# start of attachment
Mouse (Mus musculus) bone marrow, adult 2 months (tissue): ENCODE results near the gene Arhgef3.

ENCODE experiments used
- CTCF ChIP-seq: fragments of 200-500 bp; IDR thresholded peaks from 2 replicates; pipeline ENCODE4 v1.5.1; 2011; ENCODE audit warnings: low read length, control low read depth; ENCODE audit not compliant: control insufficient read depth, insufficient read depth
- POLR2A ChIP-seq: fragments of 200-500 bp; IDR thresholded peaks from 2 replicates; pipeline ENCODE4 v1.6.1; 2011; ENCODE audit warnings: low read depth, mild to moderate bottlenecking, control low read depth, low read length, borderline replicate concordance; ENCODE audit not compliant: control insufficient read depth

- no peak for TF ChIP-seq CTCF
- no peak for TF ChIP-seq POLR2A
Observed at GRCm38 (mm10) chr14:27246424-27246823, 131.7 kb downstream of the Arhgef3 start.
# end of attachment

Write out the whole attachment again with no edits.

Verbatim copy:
Mouse (Mus musculus) bone marrow, adult 2 months (tissue): ENCODE results near the gene Arhgef3.

ENCODE experiments used
- CTCF ChIP-seq: fragments of 200-500 bp; IDR thresholded peaks from 2 replicates; pipeline ENCODE4 v1.5.1; 2011; ENCODE audit warnings: low read length, control low read depth; ENCODE audit not compliant: control insufficient read depth, insufficient read depth
- POLR2A ChIP-seq: fragments of 200-500 bp; IDR thresholded peaks from 2 replicates; pipeline ENCODE4 v1.6.1; 2011; ENCODE audit warnings: low read depth, mild to moderate bottlenecking, control low read depth, low read length, borderline replicate concordance; ENCODE audit not compliant: control insufficient read depth

- no peak for TF ChIP-seq CTCF
- no peak for TF ChIP-seq POLR2A
Observed at GRCm38 (mm10) chr14:27246424-27246823, 131.7 kb downstream of the Arhgef3 start.